Living LifeWise: My Favorite Athlete

Living Lifewise Thursday, August 14, 2014 Written by

Living LifeWise is a regular column provided by LifeWise Ambassadors – LifeWise employees whose healthy choices are helping them live better lives. Today’s column is provided by LifeWise Ambassador Christopher Breunig.

Christopher Breunig's favorite athlete: his momWho’s your favorite athlete? Richard Sherman? Serena Williams? Clint Dempsey? Mine is a bit unusual: my 88-year-old mom, Ruth Breunig. She’s not your typical idea of an athlete, but her physical regimen and healthy attitude inspire the heck out of me. Let me tell you why.

As I’ve observed and helped my parents and in-laws through the aging process, I have learned a lot about what it means for a body to grow old. The ailments and events they’ve faced have sent me to Wikipedia more than once, and the medical care they’ve received has been sometimes elaborate and always critical. But what has really impressed me is that, in every instance, the most critical thing for recovery and health seems to be a commitment to physical activity.

My mother was an enthusiastic dancer in her youth. Teen parties were mostly about dancing, and good dancers—girls and boys alike—were noticed and admired. Other than dancing, though, my mother assiduously avoided any exercise. As a seamstress, weaver and quilter, her activities focused on seated handwork. When my father took up walking, she declined with the incongruous excuse that walking outside made her nose run. When he took up running, she simply ignored him. When she occasionally swam in a pool (never the ocean!), she would glide slowly by breaststroke with her head above the water level. Not quite the picture of athletic prowess.

But when age and arthritis crept into her body and awareness, she got a stationary bike. She has ridden one for 21 years. Every day. She rode it while caring for my father when he got sick, she rode it through her own knee replacements, and she took it with her when she moved to her assisted living apartment.

Favorite Athlete stationary bike
When she developed new aches and pains, especially in her back, she started lifting weights. When a recent health event confined her to the bed for a while, all she talked about was wanting to get back on her bike. She may not lead anyone to a championship, but to me she is a shining example of being active every day, and that’s why she’s my favorite athlete.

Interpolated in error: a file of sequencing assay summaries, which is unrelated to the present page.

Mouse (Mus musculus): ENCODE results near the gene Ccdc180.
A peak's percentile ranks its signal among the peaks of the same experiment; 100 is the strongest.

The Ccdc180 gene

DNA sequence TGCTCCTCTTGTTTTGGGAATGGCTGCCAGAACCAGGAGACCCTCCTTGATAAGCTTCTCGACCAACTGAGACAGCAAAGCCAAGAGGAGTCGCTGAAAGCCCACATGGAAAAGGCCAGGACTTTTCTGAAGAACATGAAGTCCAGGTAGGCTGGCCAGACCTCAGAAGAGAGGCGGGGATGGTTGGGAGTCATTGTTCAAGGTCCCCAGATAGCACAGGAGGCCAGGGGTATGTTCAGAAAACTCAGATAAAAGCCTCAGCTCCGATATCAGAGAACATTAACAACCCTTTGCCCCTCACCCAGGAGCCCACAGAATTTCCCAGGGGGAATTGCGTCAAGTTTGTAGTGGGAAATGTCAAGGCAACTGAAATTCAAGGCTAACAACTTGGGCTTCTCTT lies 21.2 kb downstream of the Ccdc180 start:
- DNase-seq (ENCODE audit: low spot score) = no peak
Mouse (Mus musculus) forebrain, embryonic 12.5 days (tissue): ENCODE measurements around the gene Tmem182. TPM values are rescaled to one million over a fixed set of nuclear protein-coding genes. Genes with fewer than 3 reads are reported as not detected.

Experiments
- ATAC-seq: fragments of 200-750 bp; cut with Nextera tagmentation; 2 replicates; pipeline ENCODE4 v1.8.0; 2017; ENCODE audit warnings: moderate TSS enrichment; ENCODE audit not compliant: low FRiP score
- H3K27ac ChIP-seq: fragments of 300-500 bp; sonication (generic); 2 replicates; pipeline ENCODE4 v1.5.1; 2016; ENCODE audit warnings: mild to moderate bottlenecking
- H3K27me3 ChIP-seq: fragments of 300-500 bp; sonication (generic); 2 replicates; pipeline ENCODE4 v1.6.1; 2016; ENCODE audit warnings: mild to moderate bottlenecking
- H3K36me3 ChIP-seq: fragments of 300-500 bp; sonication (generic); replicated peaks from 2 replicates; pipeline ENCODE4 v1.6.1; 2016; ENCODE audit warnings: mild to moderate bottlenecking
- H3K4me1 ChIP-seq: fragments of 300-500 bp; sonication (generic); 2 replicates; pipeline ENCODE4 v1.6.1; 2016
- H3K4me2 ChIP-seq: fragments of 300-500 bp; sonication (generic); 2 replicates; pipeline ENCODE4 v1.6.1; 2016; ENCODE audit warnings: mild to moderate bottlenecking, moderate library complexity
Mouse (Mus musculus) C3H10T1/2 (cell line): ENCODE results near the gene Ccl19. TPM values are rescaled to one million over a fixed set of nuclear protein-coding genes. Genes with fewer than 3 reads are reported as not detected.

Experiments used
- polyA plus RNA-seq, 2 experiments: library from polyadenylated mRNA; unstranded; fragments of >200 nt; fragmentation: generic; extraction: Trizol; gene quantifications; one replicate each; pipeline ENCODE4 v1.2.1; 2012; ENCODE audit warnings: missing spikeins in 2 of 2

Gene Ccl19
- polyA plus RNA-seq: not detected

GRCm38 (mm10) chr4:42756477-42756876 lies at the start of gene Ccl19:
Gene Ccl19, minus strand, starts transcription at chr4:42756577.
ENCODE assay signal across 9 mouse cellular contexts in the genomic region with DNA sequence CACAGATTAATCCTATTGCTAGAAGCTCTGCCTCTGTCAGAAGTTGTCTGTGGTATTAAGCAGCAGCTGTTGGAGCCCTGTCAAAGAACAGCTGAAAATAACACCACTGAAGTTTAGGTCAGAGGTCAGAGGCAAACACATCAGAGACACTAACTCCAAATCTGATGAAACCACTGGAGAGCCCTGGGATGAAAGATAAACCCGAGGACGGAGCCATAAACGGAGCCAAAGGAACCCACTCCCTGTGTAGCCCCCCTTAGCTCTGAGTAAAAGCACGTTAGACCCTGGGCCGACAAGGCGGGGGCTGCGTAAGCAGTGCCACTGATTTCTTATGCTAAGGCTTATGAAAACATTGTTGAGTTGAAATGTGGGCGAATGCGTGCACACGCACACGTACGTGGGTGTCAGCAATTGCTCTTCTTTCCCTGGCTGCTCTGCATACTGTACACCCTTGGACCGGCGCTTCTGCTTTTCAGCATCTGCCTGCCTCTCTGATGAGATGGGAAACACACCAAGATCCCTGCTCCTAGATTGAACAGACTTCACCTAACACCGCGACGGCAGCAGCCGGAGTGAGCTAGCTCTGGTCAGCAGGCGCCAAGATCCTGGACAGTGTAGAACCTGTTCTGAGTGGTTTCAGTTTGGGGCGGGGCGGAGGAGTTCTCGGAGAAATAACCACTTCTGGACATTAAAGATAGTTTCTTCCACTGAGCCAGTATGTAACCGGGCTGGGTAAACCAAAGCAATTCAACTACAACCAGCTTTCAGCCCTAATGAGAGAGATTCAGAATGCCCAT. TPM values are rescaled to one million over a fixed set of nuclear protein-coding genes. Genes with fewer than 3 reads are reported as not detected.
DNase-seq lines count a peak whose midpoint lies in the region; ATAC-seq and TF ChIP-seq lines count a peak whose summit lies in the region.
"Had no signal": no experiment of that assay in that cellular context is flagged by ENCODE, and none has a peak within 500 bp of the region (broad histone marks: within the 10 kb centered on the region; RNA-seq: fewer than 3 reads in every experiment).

Here is what her example has taught me:

Aging doesn’t have a cure—but you can still be healthy about it.
Even though I am only beginning to understand aging, I have seen that nearly everything it affects—balance, cognition, mood, strength, flexibility and stamina—is helped by physical activity. Nothing is helped by just sitting.

When it comes to health and fitness, we must be open to new things and outside help.
My mom was doubtful when a trainer first encouraged her to lift weights. But once she tried it, she was amazed at the pain relief.

Don’t stop doing what you do, even if you can’t do it as well as you used to.
I met an 85-year-old who still manages to go skiing regularly, and you know what he said his secret was? Not to stop skiing. Simple, but profound. Think about the limitations we put on ourselves when the internal yardstick is the accomplishments of our “glory days.” If this guy had simply given up skiing when he got “too old,” he wouldn’t be as fit as he is now—and he also would have had a lot less fun.

Gratitude is a key fuel for the journey.
Until some limitation appears, it is easy to take for granted our amazing capabilities. Being able to walk a mile may seem like a given to many of us, but for someone with a walker or heart issue, covering a mile is a huge accomplishment. Feeling gratitude for what we can do right now makes our activity more meaningful, which helps us maintain our commitment to activity as our abilities change with age.


Christopher BreunigChristopher Breunig is married and father of a son and daughter in their late teen years. He lives in Bellevue and tries to serve as a good example to his kids, and sometimes as a cautionary warning.